Mike: Yeah, got to expect some ding-a-lings, but, I refuse to be cynical.

(Peter and Bobby come in.)

Peter: Hi, Mom, Hi, Dad.

Carol: Hi.

Bobby: Hi, Mom. Hi, dad. is the money still safe?

Carol: Yes, old mighty King Midas.

Peter: We’ll get it nay day now.

(He and Bobby start helping themselves to grapes.)

Mike: Yeah, well, you know then police can hold on to it for a long time.

Peter: The law says 6 months.

Bobby: yeah, 6 months.

Mike (looking at Carol): Oh, really.

Peter: Unless, of course, you assume liability.

Mike: That’s very interesting Peter, go on.

Peter: Well, if you sign for it, we can ask the police to give us the wallet right now, and hold it ourselves 6 months in the bank, and collect the interest.

Bobby: That’s how it works.

Carol: Where in the world did you get all this information?

Peter: Joey’s Dad told me.

Bobby: Joey’s Peter’s friend.

Peter: His Dad picked him up from school and I asked him. He’s a lawyer.

(Bobby nods.)

Mike: Well, we certainly appreciate your checking this out so thoroughly.

Peter: That’s okay. just let me know how you want to handle it, Dad.

(He and Bobby grab a few more grapes and go upstairs.)

Alice: There they go, Howard Hughes and J. Paul Getty.

Mike: I don’t know, all those kids think about is money since they found that wallet.

Carol: And it isn’t even theirs yet.

Mike: That’s what concerns me, what’s going to happen if they get it?

(Marcia is in the family room when Greg tries to borrow something.)

Greg: I need some paper.

Marcia: Just a moment, please. When it comes to sharing in this house, there are certain selfish people in this house who don’t care to.

Greg: I always share paper with you.

Marcia: Not when it’s green, has numbers on it and you find it in a wallet!

Greg: Come on, Marcia.

Marcia: you don’t share with us, stingy, we don’t share with you.

(She takes her books and moves to another room. Peter is in the bathroom combing his hair and Jan comes in.)

Jan: Just what do you think you’re doing?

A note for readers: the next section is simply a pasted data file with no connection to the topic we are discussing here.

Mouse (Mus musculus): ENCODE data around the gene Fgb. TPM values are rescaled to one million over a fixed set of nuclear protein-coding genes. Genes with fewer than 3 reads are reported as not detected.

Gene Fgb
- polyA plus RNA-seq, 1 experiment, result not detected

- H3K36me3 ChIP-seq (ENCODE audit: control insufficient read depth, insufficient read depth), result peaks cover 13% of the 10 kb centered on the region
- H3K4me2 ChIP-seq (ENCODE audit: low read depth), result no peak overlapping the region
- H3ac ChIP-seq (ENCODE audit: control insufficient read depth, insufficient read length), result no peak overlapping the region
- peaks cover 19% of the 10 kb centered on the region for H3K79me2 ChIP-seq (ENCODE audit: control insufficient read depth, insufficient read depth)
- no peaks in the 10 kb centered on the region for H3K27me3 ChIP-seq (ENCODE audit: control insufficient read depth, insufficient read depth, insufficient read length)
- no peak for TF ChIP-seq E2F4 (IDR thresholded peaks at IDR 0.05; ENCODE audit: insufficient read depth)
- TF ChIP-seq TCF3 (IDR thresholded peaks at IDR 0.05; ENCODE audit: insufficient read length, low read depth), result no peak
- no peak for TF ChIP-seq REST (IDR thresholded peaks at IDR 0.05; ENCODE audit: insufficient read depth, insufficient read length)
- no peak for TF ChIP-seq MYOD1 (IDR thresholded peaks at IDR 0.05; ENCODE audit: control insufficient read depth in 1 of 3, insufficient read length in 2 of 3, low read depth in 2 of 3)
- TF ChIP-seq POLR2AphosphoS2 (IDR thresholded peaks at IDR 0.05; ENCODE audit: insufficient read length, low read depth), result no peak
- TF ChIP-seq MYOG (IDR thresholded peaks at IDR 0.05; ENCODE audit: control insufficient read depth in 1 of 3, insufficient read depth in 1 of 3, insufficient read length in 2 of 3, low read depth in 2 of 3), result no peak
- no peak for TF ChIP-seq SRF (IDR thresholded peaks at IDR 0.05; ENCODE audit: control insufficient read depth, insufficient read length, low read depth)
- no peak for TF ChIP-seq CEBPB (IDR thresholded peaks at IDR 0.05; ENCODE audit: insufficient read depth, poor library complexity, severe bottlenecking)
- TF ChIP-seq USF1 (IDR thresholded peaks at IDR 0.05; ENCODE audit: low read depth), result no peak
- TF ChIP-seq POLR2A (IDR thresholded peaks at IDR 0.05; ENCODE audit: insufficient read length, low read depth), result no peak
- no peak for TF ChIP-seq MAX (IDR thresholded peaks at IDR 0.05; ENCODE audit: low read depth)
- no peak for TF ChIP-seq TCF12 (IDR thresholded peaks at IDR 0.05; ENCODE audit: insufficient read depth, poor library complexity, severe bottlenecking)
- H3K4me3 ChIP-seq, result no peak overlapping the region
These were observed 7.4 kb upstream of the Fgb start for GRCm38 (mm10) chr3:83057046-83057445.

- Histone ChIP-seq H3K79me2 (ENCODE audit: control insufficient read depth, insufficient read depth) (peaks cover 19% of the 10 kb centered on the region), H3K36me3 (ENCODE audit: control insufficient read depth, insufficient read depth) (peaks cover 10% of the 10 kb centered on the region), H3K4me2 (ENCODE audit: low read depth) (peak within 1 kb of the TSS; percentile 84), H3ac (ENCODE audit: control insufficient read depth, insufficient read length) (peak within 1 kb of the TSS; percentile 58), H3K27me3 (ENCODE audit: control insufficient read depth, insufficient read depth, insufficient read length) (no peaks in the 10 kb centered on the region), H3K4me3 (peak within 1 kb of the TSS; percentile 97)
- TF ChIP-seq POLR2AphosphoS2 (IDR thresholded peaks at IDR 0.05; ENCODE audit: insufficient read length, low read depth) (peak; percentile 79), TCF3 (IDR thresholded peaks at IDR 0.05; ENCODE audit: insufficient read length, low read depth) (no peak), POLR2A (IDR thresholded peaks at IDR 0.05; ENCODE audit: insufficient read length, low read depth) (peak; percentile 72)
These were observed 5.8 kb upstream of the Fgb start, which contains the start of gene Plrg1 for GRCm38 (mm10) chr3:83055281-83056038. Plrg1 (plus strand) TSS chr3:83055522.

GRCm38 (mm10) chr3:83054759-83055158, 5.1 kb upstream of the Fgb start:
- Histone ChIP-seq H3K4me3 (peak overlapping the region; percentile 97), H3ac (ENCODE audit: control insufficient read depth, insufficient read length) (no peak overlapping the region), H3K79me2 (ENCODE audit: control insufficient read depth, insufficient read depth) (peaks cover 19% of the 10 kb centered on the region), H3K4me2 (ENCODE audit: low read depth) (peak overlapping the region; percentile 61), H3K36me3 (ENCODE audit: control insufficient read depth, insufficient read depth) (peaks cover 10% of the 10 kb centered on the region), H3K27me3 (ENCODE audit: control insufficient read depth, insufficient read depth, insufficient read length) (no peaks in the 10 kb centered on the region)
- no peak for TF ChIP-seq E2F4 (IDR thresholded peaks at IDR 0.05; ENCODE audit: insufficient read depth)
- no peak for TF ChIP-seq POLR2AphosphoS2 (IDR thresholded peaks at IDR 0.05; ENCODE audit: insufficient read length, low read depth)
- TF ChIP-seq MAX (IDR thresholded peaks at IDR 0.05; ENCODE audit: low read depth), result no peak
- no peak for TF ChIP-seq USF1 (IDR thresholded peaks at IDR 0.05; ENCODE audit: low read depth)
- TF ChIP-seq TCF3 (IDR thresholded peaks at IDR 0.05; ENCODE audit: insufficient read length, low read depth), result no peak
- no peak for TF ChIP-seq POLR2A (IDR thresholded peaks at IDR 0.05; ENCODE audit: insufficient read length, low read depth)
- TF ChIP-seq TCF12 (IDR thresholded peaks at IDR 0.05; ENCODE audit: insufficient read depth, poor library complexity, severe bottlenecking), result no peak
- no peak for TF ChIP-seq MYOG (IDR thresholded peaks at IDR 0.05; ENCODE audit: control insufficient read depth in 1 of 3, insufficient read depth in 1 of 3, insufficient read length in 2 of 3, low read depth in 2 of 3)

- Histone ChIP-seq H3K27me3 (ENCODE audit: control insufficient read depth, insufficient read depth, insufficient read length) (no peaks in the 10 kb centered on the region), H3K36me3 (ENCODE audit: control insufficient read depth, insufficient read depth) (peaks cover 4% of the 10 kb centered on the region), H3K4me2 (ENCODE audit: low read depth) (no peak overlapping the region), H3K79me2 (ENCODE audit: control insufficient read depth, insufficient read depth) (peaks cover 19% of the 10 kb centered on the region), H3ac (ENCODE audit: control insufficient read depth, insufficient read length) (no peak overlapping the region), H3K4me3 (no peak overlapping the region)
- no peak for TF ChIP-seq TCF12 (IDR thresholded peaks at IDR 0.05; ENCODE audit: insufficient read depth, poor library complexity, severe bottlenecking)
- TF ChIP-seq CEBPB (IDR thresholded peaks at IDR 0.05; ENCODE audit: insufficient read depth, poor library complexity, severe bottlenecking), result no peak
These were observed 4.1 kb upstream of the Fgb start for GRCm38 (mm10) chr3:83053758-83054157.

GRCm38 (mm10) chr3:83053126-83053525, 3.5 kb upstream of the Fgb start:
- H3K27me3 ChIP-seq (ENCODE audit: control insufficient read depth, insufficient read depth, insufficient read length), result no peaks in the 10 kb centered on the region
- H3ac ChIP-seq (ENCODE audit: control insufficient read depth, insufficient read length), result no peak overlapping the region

Peter: Trying to figure out how my hair looks best.

Jan: Combed out all over your face.

Peter: Very funny.

(Peter switches to Jan’s brush.)

Jan: Now, what do you think you’re doing?

Peter: I told you, I’m trying to figure out how my hair looks best.

Jan: I mean, you’re using my hairbrush.

Peter: I always use your hairbrush.

Jan: Not any more, Mr. stingy.

(She puts her hand out for him to give it back.)

(Cindy is on the patio and Bobby comes to join her.)

Cindy: Want a piece of licorice?

Bobby: Yeah!

Cindy: I bet you do.

(She walks away. Mike and Carol see this from inside.)

Carol: it seems to me that things are getting slightly out of hand around here.

Mike: I’m with you, and I’m going to do some straightening out, pronto.

(The kids are in the family room sitting down, awaiting a lecture from Mike and Carol.)

Mike: This is rapidly becoming a house divided and you should all be ashamed of yourselves.

Carol: And all because of something you don’t even have.

Mike: Your mother and I share our good fortunes. We share it with all of you.

Carol: Every day.

Mike: It’s about time you pull yourselves together and call a truce to this civil war, and that’s an order.

Greg: Please, Dad, just a minute. (He and the boys whisper to each other.) Okay, we’ll share.

Marcia: You really mean it?

Greg: Yeah.

Peter: Me too.

Bobby: Not me. (Greg and Peter nudge him.) All right, I’ll share.

Carol: A very wise decision.

(She and Mike leave.)

Mike (to Carol): Well, boys might as well learn at an early age that girls are going to cost them money the rest of their lives.

Carol: Oh!

(Back to the family room with the kids.)

Marcia: Thanks Greg, for sharing.

Jan: You too Peter, and bobby.

Peter: Heck, even six ways, it’s a lot of money.

Marcia: Yeah.

Greg (getting up): hey, wow!

All the rest: What?

Greg: It just came to me why Dad called this big meeting.

All the kids; Why?

Greg: He must think we’re going to get the money.

(They all get excited.)

(In the next scene, Mike is in his den when he  gets a phone call.)